The magnitude 7.8 earthquake of 25 May 2015 and its significant aftershocks leveled parts of Kathmandu and caused more than 8,000 deaths throughout the country. Scientists worry that the seismic activity could also have destabilized the fragile end moraines damming glacial lakes, leading to glacial outburst floods (GLOF). GLOFs can have devastating downstream impacts. 24 GLOFs are known to have occurred in Nepal, mostly in the decades since 1960.
Between June and August, 2015, Alton Byers and a team of U.S. and Nepali scientists climbed to three glacial lakes in Nepal considered most at risk from earthquake damage: Imja, Tsho Rolpa, and Thulagi. The purpose of each expedition was to conduct integrated evaluations of each lake after the massive earthquake of April 2015 and its aftershocks. The evaluations included possible changes in water volume, end moraine stability, lateral moraine stability, seepage, glacial terminus, ice-cored moraines, and increased risk of flooding.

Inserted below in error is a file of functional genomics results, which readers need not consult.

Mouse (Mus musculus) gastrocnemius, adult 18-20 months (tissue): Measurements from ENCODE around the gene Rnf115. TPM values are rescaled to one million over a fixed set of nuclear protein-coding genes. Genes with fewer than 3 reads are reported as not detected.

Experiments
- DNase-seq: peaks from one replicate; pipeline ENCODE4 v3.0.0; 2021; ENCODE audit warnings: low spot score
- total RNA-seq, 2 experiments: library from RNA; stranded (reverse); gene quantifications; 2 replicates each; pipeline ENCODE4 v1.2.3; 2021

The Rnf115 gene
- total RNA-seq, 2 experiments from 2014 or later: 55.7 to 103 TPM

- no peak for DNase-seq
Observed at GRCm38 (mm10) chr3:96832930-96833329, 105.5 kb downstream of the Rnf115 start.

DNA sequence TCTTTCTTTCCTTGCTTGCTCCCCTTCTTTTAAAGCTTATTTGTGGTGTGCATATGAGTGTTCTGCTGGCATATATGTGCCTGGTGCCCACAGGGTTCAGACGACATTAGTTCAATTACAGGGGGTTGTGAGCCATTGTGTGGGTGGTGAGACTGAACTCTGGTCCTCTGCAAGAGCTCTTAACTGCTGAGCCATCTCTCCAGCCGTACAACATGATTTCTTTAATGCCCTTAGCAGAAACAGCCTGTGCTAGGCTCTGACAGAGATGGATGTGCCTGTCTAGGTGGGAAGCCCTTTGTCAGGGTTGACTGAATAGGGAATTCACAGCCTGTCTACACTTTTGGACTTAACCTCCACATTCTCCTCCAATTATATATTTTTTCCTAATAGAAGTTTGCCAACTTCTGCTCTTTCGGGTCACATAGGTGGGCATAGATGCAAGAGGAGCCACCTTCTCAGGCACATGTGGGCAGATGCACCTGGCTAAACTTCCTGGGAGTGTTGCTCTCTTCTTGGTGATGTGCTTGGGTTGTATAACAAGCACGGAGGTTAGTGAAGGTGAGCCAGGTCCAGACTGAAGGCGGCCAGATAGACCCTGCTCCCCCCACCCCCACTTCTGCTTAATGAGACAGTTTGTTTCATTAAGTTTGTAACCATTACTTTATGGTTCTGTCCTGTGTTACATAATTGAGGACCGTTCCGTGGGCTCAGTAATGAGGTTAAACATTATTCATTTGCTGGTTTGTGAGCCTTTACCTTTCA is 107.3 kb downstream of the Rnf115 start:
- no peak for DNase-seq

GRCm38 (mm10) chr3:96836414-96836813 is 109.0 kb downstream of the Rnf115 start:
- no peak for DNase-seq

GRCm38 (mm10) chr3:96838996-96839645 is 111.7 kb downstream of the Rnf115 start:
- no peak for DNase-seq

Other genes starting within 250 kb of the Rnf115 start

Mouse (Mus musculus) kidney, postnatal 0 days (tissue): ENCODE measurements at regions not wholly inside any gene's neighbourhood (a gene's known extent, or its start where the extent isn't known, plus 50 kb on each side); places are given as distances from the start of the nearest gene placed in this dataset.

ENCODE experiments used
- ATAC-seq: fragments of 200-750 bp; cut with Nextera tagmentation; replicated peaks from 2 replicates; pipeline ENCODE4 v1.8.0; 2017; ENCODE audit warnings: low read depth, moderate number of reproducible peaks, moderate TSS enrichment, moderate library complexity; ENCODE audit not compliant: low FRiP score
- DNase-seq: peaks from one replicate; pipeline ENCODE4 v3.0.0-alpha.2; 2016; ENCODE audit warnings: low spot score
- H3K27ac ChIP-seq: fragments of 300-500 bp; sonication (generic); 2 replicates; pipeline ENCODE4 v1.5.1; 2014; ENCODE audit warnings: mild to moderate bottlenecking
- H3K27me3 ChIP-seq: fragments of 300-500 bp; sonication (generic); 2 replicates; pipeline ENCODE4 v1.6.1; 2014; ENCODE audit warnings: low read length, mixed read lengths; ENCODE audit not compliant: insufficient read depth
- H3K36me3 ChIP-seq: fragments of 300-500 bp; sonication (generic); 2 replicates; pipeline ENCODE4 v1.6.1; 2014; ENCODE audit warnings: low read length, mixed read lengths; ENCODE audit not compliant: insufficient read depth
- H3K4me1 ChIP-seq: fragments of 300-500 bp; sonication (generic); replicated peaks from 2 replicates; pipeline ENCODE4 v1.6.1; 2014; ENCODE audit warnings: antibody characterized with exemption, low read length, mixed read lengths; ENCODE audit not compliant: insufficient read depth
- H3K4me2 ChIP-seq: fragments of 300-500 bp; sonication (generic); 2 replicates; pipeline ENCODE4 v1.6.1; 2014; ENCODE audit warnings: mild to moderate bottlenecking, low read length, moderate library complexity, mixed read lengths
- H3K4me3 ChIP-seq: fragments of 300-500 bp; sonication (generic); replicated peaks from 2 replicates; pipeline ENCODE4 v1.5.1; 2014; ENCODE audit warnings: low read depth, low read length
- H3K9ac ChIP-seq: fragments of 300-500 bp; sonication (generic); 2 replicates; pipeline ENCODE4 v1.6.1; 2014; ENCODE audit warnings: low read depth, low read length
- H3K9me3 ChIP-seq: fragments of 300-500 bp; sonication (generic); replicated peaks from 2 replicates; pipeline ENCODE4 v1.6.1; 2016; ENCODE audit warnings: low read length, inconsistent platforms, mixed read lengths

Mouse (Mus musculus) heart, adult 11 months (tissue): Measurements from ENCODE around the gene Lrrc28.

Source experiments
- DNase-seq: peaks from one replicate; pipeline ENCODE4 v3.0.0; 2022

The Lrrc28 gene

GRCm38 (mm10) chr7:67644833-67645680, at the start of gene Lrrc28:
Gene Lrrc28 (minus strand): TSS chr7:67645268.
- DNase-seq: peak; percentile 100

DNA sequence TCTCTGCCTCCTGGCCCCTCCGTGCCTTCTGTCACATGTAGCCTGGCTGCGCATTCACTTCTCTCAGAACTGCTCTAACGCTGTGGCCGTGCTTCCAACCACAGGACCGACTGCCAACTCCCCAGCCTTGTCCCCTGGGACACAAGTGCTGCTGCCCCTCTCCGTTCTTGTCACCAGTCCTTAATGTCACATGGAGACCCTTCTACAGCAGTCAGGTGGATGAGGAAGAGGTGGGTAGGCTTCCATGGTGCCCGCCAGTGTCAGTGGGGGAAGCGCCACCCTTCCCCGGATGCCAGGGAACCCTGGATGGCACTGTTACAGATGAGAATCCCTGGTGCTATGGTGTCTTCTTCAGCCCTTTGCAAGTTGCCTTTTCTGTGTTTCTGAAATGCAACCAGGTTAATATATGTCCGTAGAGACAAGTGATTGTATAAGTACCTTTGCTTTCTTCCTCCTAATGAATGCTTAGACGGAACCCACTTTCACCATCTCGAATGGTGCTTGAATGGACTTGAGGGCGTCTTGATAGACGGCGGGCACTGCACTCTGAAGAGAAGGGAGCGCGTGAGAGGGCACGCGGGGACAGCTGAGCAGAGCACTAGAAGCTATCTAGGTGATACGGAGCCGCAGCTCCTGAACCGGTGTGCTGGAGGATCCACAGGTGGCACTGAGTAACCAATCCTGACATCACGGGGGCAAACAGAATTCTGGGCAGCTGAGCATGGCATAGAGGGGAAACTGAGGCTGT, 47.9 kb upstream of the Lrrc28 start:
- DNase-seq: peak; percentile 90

Project partners included USAID, ICIMOD, the Nepal Army, and High Mountains Adaptation Partnership (HiMAP).
Download the final report of the glacial lake assessment.
Read articles from The Himalayan Times written in response to the research:
- Downstream communities fear glacial lake outburst (31 Aug. 2015)
- Editorial: Real threat (1 Sept. 2015)